Ya ba

From Wikipedia, the free encyclopedia
Ya ba
Yaba (left) seized by United States Customs and Border Protection
Legal status
Legal status
  • US: Schedule II[1]

Ya ba (Thai: ยาบ้า, Lao: ຢາບ້າ, literally 'crazy medicine') is a drug containing a mixture of methamphetamine and caffeine.[2][3] It was formerly known as yama (Thai: ยาม้า; literally 'horse drug'), and now goes by a variety of names, including "bikers' coffee" and "kamikaze". Although it is illegal, it has considerable use in Southeast Asia.[4]

It is also known as "baba, guti, bedona, ishtup, apple, patthor, dana, poke, bichi, aeroplane, ghora and kalojori."


The drug has gone by various names across time and locations.

In Thailand, it went by ya khayan ('hard-working pill'), then as ya maa ('horse medicine'), and then ya ba ('crazy pill') in 1996.[5] According to an episode of the television series Drugs, Inc., it is commonly referred to in north Thailand as chocalee, due to its alleged sweet taste and chocolatey smell.[6] In Myanmar (formerly Burma), it is also called kyethi (literally, 'button'), athi, and palarkar.[citation needed] In Malaysia it is known as pil kuda (literally, 'horse pill').[7][8] The name commonly used for it in the Philippines and Indonesia is shabú.[9] The name commonly used for it in China is ma-goo or ma-guo.[citation needed] In Bangladesh, it is colloquially known as baba, guti, laal, khawon, ‘jinish ’, stuff or maal.[citation needed] Ya ba is sometimes called bhul bhuliya in India.[citation needed]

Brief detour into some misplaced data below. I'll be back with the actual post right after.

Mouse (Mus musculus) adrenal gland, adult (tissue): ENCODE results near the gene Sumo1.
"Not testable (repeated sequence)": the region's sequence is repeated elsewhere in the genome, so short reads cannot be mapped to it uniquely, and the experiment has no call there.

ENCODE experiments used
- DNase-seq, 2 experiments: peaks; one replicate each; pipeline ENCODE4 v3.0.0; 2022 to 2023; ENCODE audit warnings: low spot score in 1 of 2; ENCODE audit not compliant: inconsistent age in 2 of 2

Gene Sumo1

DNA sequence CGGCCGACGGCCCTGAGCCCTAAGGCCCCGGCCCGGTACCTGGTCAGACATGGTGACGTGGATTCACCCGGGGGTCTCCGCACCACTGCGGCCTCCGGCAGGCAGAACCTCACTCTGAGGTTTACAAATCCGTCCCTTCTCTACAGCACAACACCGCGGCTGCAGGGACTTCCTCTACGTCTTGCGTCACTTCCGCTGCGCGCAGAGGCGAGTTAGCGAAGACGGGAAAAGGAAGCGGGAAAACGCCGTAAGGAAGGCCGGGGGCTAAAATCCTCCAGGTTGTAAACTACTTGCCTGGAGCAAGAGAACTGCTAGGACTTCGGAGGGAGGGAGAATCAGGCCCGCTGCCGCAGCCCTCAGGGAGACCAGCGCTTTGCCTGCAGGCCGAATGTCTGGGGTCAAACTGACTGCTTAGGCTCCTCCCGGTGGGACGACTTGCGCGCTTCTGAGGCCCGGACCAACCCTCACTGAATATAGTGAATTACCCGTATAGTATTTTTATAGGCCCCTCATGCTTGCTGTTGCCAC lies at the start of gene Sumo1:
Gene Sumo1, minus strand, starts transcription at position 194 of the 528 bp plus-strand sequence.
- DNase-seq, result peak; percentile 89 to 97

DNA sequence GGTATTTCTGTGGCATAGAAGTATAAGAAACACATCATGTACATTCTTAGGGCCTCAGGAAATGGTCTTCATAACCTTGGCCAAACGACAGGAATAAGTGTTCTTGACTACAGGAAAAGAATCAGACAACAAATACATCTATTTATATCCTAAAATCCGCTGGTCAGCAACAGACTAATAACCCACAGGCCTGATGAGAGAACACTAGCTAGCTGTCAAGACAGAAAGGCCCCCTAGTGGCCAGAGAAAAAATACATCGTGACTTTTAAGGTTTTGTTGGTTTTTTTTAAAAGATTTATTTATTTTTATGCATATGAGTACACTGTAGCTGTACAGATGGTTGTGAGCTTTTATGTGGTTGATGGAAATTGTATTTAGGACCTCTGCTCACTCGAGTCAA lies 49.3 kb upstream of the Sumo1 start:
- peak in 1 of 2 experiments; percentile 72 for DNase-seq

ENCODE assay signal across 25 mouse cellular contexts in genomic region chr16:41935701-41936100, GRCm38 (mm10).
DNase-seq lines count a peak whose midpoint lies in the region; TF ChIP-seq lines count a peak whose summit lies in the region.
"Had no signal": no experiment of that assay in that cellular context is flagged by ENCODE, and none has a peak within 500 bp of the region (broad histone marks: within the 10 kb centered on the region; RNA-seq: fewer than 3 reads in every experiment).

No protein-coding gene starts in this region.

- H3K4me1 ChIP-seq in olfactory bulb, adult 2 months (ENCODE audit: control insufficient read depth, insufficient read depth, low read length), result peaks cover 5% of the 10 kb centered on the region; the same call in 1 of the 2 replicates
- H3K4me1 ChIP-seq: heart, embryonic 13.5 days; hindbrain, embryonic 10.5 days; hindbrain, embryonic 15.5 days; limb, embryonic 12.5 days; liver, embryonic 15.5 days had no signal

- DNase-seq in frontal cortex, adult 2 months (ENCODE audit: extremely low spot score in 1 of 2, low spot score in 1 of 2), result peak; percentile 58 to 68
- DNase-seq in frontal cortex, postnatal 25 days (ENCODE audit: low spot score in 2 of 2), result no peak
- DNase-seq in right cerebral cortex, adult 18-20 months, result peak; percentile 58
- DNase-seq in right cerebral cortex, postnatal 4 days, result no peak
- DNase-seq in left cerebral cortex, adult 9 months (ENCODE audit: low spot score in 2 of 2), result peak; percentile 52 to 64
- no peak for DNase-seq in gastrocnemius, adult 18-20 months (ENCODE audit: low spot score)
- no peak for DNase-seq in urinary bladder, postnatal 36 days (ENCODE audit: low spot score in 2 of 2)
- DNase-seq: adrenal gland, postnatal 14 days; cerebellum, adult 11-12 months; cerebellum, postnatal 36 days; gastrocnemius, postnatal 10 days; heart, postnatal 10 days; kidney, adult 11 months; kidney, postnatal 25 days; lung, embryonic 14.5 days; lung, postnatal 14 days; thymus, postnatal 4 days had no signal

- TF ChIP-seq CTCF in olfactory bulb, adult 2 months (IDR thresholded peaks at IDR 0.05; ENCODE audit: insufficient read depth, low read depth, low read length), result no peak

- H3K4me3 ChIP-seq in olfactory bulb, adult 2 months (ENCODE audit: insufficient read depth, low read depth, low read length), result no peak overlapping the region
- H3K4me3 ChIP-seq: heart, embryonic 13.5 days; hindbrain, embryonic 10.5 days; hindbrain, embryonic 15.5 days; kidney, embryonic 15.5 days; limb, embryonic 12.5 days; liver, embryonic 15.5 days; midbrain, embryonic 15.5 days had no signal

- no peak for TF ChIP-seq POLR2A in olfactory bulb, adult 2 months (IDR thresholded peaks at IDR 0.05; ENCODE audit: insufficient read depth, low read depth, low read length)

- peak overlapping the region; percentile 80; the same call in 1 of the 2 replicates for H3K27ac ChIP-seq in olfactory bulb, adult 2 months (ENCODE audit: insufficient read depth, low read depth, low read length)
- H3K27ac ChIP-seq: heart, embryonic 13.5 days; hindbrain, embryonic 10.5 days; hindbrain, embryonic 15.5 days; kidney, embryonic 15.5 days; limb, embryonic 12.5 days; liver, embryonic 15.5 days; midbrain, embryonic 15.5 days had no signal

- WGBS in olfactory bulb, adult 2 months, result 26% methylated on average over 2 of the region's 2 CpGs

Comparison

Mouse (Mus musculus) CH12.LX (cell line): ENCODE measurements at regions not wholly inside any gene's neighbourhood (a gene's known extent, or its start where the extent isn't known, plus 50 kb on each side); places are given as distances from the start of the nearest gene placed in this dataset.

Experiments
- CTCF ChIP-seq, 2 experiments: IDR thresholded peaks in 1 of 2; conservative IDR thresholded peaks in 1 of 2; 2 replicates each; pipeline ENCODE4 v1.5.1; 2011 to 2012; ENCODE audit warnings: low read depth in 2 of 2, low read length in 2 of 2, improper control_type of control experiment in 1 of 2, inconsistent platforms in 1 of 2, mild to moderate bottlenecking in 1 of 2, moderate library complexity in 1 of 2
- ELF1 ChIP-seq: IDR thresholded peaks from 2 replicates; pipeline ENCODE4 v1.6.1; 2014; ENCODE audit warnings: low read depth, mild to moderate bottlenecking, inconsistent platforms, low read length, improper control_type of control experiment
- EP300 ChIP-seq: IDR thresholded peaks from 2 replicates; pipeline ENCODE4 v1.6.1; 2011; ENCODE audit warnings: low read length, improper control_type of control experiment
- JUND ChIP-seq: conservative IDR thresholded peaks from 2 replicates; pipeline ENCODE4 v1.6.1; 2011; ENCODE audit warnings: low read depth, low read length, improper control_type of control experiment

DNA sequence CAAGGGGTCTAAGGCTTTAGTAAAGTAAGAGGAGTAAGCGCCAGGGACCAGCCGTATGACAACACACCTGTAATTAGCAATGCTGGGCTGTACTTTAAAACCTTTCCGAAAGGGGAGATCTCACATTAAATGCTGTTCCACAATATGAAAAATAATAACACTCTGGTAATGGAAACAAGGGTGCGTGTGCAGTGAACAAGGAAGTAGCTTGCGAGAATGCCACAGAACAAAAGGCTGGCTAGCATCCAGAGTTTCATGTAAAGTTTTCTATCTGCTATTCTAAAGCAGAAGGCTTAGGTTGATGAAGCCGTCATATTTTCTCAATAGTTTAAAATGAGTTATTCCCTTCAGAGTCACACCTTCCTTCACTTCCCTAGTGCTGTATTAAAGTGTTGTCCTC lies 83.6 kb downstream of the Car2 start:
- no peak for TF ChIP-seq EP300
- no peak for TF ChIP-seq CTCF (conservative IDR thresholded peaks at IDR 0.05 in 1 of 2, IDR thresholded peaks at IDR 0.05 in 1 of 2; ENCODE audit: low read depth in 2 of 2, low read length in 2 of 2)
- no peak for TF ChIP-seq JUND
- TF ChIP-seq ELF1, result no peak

According to the US National Drug Intelligence Center, the drug is most commonly referred to in the US as "crazy medicine" and "Nazi speed".[2]

Description and effects[edit]

Ya ba is typically produced in a round pill form. There are many different versions of ya ba, and the most common are red, pink, orange, or lime green in color and carry logos such as "R" or "WY".[2] They are small and round, roughly 6 millimetres (0.24 in) in diameter, which means they can be packed inside a plastic soda straw for easy transportation or in a reusable "mint" container.[citation needed]